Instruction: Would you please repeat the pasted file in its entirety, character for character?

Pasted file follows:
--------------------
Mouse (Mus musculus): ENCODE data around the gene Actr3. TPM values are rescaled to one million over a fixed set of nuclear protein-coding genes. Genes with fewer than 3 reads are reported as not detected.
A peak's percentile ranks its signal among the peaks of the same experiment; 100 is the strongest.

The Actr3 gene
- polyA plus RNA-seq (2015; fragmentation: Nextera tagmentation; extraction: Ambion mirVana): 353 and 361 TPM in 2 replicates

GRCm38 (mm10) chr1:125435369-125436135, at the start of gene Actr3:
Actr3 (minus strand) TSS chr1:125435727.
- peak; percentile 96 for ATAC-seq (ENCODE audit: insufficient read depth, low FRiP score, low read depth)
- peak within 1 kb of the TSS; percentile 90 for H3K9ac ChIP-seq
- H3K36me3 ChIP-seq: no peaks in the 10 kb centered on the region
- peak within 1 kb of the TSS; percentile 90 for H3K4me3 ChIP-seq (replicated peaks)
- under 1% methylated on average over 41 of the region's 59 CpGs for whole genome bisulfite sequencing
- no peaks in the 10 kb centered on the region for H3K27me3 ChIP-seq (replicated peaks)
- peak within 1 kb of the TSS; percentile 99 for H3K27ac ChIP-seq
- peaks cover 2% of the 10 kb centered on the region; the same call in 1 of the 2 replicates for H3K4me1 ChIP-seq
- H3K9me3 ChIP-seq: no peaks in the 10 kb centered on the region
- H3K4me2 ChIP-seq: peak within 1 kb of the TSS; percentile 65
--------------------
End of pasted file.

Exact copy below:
Mouse (Mus musculus): ENCODE data around the gene Actr3. TPM values are rescaled to one million over a fixed set of nuclear protein-coding genes. Genes with fewer than 3 reads are reported as not detected.
A peak's percentile ranks its signal among the peaks of the same experiment; 100 is the strongest.

The Actr3 gene
- polyA plus RNA-seq (2015; fragmentation: Nextera tagmentation; extraction: Ambion mirVana): 353 and 361 TPM in 2 replicates

GRCm38 (mm10) chr1:125435369-125436135, at the start of gene Actr3:
Actr3 (minus strand) TSS chr1:125435727.
- peak; percentile 96 for ATAC-seq (ENCODE audit: insufficient read depth, low FRiP score, low read depth)
- peak within 1 kb of the TSS; percentile 90 for H3K9ac ChIP-seq
- H3K36me3 ChIP-seq: no peaks in the 10 kb centered on the region
- peak within 1 kb of the TSS; percentile 90 for H3K4me3 ChIP-seq (replicated peaks)
- under 1% methylated on average over 41 of the region's 59 CpGs for whole genome bisulfite sequencing
- no peaks in the 10 kb centered on the region for H3K27me3 ChIP-seq (replicated peaks)
- peak within 1 kb of the TSS; percentile 99 for H3K27ac ChIP-seq
- peaks cover 2% of the 10 kb centered on the region; the same call in 1 of the 2 replicates for H3K4me1 ChIP-seq
- H3K9me3 ChIP-seq: no peaks in the 10 kb centered on the region
- H3K4me2 ChIP-seq: peak within 1 kb of the TSS; percentile 65